US 3974368 A
Treatment of plastic or metal containers for chemiluminescent light packages by contacting with a chlorosilane, whereby storage stability, and shelf life of fabricated chemiluminescent devices is increased.
1. In a chemiluminescent device comprising a translucent polypropylene container containing at least two separated components for making a chemiluminescent mixture within said tube, one of said components comprising an oxalate diester and a fluorescer in organic solvent contacting the inner surface of said polypropylene container, the improvement wherein the inner surface of said polypropylene container is passivated by contacting said surface with a chlorosilane having at least one alkyl or aryl substituent.
2. An improved device according to claim 1 wherein said oxalate diester is a bis(phenyl)oxalate ester.
3. A device according to claim 2 wherein said oxalate ester is bis(2,4,5-trichloro-6-carbopentoxyphenyl) oxalate.
4. A device according to claim 1 wherein said silane is dimethyldichlrorsilane.
5. A device according to claim 1 wherein said container is treated by immersing in a solution of said chlorosilane.
This application is a continuation in part of Ser. No. 314,907, filed Dec. 13, 1972, now abandoned.
This invention relates to a method of treatment for package materials for chemiluminescent light devices whereby the materials are made inert to the chemical reactants which produce the chemiluminescent light.
In U.S. Pat. Nos. 3,511,612, and 3,576,987, are disclosed a number of packaged chemiluminescent light devices. U.S. Pat. No. 3,576,987, in particular discloses a light stick which is an elongated, transparent or translucent flexible outer tube and a ridged, breakable inner tube which runs parallel to the outer tube and which preferably is joined to the outer tube, or relatively fixed at its ends with respect to the inner tube. The inner tube is filled (wholly or in part) with one component of a two-component lighting system. The outer tube is filled with the second component. The outer tube is capped at both ends with a closure which may contain a recess which fits around the inner tube to hold it in place and which, if desired, may serve as a closure for at least one end of the inner tube. Alternatively, the inner tube may be sealed separately and attached to the outer tube at the ends or along the longitudinal side in any convenient way.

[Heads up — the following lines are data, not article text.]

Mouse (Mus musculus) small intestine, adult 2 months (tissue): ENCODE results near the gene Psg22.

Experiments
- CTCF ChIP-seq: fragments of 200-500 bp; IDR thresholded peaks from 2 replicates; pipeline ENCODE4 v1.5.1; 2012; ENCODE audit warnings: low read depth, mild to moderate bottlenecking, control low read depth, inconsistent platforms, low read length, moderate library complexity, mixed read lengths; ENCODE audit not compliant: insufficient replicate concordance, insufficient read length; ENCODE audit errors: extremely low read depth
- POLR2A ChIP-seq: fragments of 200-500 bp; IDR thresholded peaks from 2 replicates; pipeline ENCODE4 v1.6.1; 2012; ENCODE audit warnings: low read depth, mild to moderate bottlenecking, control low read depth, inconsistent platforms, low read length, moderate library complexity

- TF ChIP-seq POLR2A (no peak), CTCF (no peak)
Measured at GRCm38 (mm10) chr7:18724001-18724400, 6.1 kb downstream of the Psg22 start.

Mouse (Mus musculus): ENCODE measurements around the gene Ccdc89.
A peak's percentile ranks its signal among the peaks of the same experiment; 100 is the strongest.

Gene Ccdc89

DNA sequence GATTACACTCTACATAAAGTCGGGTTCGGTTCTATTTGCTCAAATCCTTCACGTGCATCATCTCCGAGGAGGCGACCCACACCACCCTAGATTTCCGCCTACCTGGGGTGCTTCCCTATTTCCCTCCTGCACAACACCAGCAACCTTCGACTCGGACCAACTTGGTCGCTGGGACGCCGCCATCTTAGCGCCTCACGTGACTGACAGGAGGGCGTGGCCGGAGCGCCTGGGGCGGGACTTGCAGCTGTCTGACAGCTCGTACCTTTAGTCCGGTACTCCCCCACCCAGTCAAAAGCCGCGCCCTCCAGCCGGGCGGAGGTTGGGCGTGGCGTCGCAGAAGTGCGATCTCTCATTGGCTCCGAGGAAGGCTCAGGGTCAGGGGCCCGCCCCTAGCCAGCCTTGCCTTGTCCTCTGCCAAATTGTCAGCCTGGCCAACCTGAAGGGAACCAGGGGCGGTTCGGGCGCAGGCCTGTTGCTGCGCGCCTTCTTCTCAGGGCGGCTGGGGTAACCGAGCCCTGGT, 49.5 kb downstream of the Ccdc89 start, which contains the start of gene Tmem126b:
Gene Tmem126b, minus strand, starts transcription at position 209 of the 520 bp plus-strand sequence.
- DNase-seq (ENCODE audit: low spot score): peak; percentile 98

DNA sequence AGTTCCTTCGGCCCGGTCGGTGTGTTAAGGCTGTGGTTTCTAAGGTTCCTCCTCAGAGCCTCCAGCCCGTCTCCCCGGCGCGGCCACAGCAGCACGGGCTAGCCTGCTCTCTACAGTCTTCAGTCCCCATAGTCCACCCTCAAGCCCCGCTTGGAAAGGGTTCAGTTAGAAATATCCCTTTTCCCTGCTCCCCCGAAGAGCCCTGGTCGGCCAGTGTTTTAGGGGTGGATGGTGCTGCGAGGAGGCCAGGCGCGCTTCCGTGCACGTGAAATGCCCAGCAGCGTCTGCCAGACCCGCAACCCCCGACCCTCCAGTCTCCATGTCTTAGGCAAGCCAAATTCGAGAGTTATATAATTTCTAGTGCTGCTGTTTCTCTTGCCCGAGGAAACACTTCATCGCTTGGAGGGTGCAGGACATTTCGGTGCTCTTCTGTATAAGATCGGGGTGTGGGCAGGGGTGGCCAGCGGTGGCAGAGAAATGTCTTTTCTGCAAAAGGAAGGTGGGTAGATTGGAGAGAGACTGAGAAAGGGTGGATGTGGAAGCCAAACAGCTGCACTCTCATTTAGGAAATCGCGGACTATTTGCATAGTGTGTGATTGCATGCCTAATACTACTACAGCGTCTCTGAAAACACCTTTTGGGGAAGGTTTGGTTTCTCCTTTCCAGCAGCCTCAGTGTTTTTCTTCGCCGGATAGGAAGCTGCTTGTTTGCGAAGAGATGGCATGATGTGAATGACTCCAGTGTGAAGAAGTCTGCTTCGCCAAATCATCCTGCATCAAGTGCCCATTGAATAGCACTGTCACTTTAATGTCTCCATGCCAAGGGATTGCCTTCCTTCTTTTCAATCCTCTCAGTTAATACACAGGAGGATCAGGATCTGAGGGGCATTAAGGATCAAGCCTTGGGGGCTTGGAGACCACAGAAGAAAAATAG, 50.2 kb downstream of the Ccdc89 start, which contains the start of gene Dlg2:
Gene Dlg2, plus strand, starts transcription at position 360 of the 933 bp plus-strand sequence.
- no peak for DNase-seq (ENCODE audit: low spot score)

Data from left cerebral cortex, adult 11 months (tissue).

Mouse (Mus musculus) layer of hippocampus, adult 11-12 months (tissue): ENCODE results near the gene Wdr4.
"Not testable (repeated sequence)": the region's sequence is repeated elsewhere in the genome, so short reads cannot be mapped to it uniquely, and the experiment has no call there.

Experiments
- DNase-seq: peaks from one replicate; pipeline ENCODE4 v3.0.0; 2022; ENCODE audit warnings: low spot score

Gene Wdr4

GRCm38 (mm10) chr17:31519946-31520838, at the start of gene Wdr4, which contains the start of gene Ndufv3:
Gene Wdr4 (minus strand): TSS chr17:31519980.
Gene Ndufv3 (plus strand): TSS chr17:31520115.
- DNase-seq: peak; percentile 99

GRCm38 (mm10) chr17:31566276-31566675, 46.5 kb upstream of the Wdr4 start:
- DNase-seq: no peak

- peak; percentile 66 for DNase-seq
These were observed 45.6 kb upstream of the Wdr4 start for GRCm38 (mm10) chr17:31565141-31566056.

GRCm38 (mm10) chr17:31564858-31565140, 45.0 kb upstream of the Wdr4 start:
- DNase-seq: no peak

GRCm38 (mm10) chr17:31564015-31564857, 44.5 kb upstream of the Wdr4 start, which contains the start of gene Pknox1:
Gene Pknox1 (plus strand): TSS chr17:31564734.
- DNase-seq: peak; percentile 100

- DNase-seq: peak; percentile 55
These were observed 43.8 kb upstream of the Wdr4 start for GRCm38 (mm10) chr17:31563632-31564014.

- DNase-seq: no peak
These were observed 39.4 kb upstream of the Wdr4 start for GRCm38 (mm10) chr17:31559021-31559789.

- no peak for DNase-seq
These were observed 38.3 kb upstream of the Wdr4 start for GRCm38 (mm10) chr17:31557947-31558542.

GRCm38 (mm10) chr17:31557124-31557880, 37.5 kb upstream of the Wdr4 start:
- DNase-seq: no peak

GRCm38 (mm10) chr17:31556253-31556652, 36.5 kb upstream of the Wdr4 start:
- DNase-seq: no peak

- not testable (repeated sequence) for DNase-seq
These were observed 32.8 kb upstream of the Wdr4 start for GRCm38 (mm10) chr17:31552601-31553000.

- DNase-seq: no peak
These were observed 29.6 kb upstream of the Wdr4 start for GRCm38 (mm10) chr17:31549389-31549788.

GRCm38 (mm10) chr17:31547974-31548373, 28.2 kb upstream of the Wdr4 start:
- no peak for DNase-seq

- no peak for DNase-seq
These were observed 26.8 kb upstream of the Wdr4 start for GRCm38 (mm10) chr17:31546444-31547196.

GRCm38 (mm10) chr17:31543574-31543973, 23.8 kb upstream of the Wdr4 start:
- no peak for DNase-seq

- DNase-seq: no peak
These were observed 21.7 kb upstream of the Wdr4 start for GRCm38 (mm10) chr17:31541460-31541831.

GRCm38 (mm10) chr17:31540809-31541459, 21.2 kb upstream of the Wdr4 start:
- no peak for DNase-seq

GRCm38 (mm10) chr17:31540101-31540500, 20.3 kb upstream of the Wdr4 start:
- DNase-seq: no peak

To operate the device, the outer, flexible tube is bent causing the inner inflexible tube to fracture and thus mix the two components and initiative light production. The outer translucent tube thus becomes a lighted wand for display purposes.
It is clear that two or more inner tubes could be employed to store separately the components of a three or multiple-component chemical lighting system.
The chemiluminescent system of this invention thus comprises the device as described accommodating the admixture of at least two chemiluminescent components and providing for the admixture in the device of at least two chemiluminescent components comprising either (a) a component containing a chemiluminescent compound and a second component containing a hydroperoxide compound, either or both components containing a diluent, or (b) a dry solid component containing both a solid chemiluminescent compound and a solid hydroperoxide compound and a second component comprising a solvent for said solid chemiluminescent compound and said solid hydroperoxide compound. Any other necessary ingredients for the production of chemiluminescent light, or for lifetime control, or for intensity improvement, or for storage stabilization must of course either be included in one of the two system components or included as additional components. In particular with the preferred oxalic-type chemiluminescent compounds of this invention, a fluorescent compound must be included in the system.
Diaryl and dialkyl oxalates substituted with strong electronegative groups can be used (for examples see U.S. Pat. No. 3,597,362 as the chemiluminescent compound). In general, the greatest light output is expected with oxalates derived from phenols or alcohols which have pKa values lower than 7.0. Examples of suitable compounds are bis(4-nitrophenyl)oxalate, bis(6-carbopentoxy-2,3,5-trichlorophenyl)oxalate (CPPO) or bis(2,4-dinitrophenyl)oxalate.
The same fluorescers that have been described for oxalate --H2 O2 two-component systems (see U.s. Pat. Nos. 3,597,362 and 3,557,233 are suitable here.). Examples include perylene and 9,10-diphenyl anthracene (blue emission); 9,10-bis(phenylethynyl)anthracene (BPEA) and 1-chloro-9,10-bis(phenylethynyl) anthracene (yellow-green); 2-chloro, 9,10-bis(phenylethynyl) anthracene, 1,5-dichloro- and 1,8-dichloro-9,10-bis(phenylethynyl) anthracene (yellow); 5,12-bis(phenylethynyl)naphthacene and rubrene (red).
suitable organic solvents and rate regulator catalysts are described in U.S. Pat. No. 3,576,987.
Although the oxalate chemical lighting components described above can be formulated to be inherently storage stable, such components generally deteriorate seriously when stored in conventional container materials such as polypropylene and Pyrex glass. This invention describes a process for treating otherwise unsuitable container materials to make them suitable for storage of oxalate chemical lighting system components.